How young I am! Ah! heaven, this curse of youth
   Doth mock me from my mirror with great eyes,
And pulsing veins repeat the unwelcome truth,
   That I must live, though hope within me dies.

So young, and yet I have had all of life.
   Why, men have lived to see a hundred years,
Who have not known the rapture, joy, and strife
   Of my brief youth, its passion and its tears.

Oh! what are years? A ripe three score and ten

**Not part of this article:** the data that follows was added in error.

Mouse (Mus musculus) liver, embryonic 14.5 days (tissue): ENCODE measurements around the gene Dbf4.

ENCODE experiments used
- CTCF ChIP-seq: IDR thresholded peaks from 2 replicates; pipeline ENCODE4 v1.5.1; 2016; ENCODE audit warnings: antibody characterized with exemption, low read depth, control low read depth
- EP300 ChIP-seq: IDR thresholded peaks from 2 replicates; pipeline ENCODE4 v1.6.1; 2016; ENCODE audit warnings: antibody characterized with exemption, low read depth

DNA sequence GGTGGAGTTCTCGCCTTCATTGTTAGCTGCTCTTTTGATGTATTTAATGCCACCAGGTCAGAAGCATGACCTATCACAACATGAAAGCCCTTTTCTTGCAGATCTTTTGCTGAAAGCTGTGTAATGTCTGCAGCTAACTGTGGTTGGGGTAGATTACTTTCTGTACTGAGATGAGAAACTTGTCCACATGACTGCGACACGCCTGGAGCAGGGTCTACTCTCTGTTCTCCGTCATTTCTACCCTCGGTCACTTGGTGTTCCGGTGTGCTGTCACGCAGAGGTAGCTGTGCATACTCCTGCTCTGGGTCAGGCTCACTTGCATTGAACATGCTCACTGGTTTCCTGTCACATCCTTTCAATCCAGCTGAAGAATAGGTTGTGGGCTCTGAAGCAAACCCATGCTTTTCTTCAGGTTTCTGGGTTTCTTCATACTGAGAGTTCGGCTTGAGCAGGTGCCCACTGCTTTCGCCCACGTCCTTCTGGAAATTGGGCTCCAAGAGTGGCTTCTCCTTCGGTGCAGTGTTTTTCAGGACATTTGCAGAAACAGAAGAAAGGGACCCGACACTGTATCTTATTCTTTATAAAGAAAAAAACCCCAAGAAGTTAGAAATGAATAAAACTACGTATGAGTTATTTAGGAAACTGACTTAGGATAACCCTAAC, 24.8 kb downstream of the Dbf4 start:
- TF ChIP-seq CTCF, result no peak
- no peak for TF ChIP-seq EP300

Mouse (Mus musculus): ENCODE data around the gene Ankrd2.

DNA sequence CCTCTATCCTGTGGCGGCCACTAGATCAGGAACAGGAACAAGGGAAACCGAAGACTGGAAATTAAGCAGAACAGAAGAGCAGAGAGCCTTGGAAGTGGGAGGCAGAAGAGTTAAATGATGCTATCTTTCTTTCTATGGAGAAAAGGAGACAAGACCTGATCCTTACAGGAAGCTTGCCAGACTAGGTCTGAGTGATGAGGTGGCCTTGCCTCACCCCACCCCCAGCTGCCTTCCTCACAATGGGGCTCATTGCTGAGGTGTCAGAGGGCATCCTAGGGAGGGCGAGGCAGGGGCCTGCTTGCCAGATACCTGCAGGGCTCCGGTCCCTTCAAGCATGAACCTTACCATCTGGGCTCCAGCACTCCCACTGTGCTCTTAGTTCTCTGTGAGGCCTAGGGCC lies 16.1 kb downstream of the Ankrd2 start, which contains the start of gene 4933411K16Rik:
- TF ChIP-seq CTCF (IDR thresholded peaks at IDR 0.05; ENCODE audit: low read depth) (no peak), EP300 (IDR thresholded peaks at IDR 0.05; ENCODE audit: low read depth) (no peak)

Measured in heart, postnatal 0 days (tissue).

Hold often less of life, in its best sense,
Than just a twelvemonth lived by other men,
   Whose high-strung souls are ardent and intense.

But having seen all depths and scaled all heights,
   Having a heart love thrilled, and sorrow wrung,
Knowing all pains, all pleasures, all delights,
   Now I would die--but cannot, being young.

Nothing is left me, but supreme despair;
   The bitter dregs that tell of wasted wine.
Come furrowed brow, dull eye, and frosted hair
   Companions fit for this old heart of mine.

Yesterdays. By Ella Wheeler Wilcox.
London: Gay & Hancock, 1916.

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